In 2009, I interned at Bridgewater Associates, a Connecticut-based hedge fund famous for its uniquely ‘open and honest’ culture… and for perennially generating billions of dollars in investment returns for itself and its clients.
Ray Dalio, Bridgewater’s founder, is revered (and sometimes mocked) for his ‘macro’ thinking, whereby he deconstructs markets into their constituent parts in order to understand how resources flow through them. Relying on its understanding of what’s going on in the world, Bridgewater uses financial assets to make informed bets on what will happen in the future. (To learn more, check out this video and this podcast.)
I was a mediocre intern at Bridgewater; the only thing I did better than anyone was gain weight while working there. But I loved my time there and took to Dalio’s big picture, understand-how-it-all-fits-together approach.
To this day, it’s deeply impacted how I go about attempting to understand the world around me, including the comedy space. By extension, it’s also impacted how we’re positioning Laughable to have the largest, most positive impact possible on both creators and consumers of comedy.
DECONSTRUCTING THE COMEDY MARKET
Every market starts with consumer demand. In comedy’s case, demand is driven by people’s desire to laugh and be entertained.
That appetite catalyzes the production of supply, i.e. jokes and people who tell them. Comedians these days create lots of different ‘stuff’, for lack of a more scientific word: podcasts, standup, TV shows, movies, improv skits, social media posts, merchandise, live performances… the list goes on.
We came up with a catch-all term to describe anything a comedian creates with the intention of reaching fans and making them laugh: “comedic output”, or “CO” for short.
In return for comedians’ CO, interested consumers part ways with two things: their time/attention (always) and their money (sometimes).
It’s hard to measure the exact amount of money flowing through the comedy ecosystem, given its amorphous, constantly evolving nature. But across all mediums, American comedy consumers spend billions of dollars each year in exchange for CO, including over $1bn on tickets to live shows alone. There’s a reason Netflix paid Dave Chappelle $60m for three standup specials: comedy sells.
We think the comedy market, as large as it already is, can and should be even bigger. Less than 15% of Americans have gone to a live comedy show in the past year, and most of us can’t name more than a couple of comedians whose CO we regularly consume. In our view, that’s not explained by a lack of interested consumers or talented artists; it’s explained by an inefficient market. Supply just isn’t linking up with demand frequently enough.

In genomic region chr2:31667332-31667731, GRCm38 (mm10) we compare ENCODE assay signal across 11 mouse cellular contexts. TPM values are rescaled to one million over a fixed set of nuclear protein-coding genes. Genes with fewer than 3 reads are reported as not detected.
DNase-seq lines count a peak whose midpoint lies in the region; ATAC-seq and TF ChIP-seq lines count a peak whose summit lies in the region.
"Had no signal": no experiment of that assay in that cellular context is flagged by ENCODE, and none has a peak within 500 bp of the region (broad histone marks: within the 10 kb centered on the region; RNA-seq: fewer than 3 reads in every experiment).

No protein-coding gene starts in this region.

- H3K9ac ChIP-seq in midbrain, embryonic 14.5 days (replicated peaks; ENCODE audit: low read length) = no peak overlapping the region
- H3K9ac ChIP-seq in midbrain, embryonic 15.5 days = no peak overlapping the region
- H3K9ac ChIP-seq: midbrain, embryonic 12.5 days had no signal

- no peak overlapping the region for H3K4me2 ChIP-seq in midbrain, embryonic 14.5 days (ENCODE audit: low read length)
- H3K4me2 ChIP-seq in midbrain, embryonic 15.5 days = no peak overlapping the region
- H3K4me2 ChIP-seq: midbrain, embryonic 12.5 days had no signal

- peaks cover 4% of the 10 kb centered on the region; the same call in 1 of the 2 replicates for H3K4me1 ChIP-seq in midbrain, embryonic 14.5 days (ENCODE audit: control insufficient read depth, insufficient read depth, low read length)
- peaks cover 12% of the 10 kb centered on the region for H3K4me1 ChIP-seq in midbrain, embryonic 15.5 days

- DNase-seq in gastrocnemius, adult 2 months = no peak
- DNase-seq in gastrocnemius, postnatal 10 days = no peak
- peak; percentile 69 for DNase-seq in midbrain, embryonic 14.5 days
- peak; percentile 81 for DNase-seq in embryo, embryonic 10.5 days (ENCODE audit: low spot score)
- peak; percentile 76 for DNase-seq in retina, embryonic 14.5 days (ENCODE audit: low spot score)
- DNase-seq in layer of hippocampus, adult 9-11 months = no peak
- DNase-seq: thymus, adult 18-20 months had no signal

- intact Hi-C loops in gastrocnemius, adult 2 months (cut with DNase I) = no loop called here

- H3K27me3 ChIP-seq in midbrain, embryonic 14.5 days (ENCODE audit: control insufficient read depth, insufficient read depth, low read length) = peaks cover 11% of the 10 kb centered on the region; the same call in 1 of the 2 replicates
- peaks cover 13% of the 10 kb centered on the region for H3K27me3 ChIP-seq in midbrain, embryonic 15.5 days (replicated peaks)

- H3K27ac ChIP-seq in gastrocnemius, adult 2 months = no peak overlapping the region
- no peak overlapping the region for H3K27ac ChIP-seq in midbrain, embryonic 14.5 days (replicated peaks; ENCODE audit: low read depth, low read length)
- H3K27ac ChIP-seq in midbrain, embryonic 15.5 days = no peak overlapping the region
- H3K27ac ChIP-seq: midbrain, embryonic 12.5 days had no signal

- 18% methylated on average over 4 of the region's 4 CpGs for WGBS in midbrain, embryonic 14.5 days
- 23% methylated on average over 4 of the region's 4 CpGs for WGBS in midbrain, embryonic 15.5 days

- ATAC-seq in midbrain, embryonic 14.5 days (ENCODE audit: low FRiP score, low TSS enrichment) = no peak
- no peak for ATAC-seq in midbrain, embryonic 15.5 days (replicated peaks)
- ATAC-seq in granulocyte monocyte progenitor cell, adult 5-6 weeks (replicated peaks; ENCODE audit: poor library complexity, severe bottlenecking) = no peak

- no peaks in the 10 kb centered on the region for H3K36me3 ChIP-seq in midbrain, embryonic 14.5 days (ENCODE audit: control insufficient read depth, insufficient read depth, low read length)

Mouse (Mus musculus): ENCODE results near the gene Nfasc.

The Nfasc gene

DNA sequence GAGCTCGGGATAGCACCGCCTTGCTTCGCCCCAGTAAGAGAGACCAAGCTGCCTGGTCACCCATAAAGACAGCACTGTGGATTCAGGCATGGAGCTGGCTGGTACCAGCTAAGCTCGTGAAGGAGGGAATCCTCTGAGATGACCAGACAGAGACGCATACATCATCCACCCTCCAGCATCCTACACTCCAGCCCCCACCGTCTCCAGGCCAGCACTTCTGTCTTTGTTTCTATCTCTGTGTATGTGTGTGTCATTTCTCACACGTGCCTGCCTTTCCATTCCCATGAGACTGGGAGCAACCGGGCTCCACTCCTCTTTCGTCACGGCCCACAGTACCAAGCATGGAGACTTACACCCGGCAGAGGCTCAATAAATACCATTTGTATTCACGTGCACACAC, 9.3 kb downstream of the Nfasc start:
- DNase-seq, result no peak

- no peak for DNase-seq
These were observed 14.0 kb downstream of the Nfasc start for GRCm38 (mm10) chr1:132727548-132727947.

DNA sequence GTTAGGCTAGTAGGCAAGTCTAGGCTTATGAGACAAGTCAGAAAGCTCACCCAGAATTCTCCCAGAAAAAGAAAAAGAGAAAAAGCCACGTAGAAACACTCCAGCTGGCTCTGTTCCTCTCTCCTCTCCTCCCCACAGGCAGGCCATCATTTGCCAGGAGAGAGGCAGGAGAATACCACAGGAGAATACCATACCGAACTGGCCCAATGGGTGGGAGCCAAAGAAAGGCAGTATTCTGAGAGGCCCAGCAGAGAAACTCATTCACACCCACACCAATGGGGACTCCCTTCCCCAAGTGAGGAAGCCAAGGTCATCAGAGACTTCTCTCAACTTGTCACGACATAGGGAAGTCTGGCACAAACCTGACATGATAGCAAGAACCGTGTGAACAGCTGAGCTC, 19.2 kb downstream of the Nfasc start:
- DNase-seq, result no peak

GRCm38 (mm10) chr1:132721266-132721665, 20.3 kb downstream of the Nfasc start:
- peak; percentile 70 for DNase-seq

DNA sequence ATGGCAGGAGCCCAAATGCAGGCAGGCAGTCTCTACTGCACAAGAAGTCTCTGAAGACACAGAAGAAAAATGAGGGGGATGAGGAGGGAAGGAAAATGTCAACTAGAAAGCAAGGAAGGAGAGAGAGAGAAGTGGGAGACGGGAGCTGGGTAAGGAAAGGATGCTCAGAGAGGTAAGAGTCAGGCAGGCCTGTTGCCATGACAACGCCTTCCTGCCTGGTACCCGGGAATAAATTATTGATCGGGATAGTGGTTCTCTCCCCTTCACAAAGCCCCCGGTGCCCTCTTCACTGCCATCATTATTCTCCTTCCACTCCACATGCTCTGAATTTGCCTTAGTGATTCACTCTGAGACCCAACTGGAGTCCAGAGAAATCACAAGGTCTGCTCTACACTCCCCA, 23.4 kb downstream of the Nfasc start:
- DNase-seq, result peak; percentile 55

These conclusions led us directly to what Laughable is all about: helping fans find content and comedians to love, and helping artists grow their fan bases and make more money.
We’re executing on these goals by using technology to reduce inefficiencies in the market and to increase the amount of CO, time/attention, and money flowing through it.
Here’s an oversimplified illustration of how everything fits together:
We’re still a young company, but early indications are that we’re executing effectively so far. For example, 87% of Laughable users have reported becoming fans of new podcasts and/or comedians thanks to our iPhone app (which you can download for free here).
And podcasts are just the beginning. If it qualifies as CO, we want to be capturing, amplifying, and focusing it: standup, TV shows, movies, merchandise, live events, and more. As we scale up, a virtuous circle will increasingly take hold, with supply and demand feeding off one another while generating a scarce and tremendously valuable asset as a byproduct: data. (There is so much to say on the topic of analytics that I’ll save it for its own post.)
With this framework guiding us, we’re excited to continue making both creators and consumers of comedy better off – and building a kick-ass company in the process.
Oh, and Ray: hit me up if you need an internship. Is unpaid OK?